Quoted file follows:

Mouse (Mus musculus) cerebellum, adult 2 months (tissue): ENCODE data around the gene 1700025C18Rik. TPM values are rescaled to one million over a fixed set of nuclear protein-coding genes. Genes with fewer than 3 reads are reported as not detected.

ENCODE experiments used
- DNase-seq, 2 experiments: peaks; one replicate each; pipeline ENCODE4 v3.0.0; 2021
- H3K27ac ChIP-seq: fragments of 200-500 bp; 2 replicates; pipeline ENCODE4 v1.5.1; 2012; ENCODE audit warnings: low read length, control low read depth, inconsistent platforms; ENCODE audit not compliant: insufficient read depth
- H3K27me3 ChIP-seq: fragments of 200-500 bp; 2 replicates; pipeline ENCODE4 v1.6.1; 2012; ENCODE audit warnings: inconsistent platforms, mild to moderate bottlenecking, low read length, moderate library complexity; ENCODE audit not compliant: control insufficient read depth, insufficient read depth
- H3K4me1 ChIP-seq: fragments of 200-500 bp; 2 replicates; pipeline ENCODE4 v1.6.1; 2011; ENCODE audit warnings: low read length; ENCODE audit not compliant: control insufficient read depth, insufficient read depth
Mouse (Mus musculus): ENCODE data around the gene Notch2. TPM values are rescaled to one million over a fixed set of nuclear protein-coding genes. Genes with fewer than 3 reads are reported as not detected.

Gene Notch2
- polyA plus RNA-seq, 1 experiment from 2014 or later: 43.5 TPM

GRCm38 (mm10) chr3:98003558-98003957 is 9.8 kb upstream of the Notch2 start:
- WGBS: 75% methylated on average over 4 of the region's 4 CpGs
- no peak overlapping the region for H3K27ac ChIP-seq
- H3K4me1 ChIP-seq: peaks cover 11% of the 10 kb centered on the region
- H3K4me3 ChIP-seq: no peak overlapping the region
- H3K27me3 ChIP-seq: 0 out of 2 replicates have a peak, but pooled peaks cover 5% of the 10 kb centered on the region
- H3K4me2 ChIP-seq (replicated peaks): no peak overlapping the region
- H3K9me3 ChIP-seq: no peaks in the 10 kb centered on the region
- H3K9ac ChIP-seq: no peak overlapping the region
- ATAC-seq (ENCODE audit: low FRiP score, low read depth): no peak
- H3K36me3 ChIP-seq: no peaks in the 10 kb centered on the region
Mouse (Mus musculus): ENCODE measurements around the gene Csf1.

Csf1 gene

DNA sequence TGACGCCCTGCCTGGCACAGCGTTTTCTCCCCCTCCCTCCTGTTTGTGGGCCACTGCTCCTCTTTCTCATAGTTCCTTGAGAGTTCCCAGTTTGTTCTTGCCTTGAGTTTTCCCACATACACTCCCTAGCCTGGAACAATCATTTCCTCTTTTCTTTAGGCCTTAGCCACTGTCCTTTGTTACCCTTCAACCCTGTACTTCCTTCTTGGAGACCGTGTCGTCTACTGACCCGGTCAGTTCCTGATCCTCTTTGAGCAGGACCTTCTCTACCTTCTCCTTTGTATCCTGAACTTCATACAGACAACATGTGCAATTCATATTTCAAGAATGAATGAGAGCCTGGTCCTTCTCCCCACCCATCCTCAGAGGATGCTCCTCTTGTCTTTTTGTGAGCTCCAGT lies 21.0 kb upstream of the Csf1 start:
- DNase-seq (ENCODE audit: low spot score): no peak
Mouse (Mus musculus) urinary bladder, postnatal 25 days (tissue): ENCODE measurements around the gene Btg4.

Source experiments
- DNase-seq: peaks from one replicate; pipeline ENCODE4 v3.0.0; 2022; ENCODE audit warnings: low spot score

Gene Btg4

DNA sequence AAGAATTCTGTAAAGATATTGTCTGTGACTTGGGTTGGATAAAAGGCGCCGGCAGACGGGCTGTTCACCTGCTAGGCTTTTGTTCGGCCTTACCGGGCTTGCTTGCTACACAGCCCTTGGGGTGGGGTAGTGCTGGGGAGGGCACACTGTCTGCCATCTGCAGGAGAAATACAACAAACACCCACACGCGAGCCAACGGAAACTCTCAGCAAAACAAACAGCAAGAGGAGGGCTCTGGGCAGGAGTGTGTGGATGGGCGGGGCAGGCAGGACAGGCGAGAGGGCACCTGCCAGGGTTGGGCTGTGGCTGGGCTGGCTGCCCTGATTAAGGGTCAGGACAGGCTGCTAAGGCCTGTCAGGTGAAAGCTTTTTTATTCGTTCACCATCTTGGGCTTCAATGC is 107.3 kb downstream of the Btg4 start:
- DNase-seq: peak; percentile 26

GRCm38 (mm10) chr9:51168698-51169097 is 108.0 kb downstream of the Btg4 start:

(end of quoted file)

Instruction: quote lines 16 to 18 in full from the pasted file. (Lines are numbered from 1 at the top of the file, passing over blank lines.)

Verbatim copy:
- H3K4me2 ChIP-seq (replicated peaks): no peak overlapping the region
- H3K9me3 ChIP-seq: no peaks in the 10 kb centered on the region
- H3K9ac ChIP-seq: no peak overlapping the region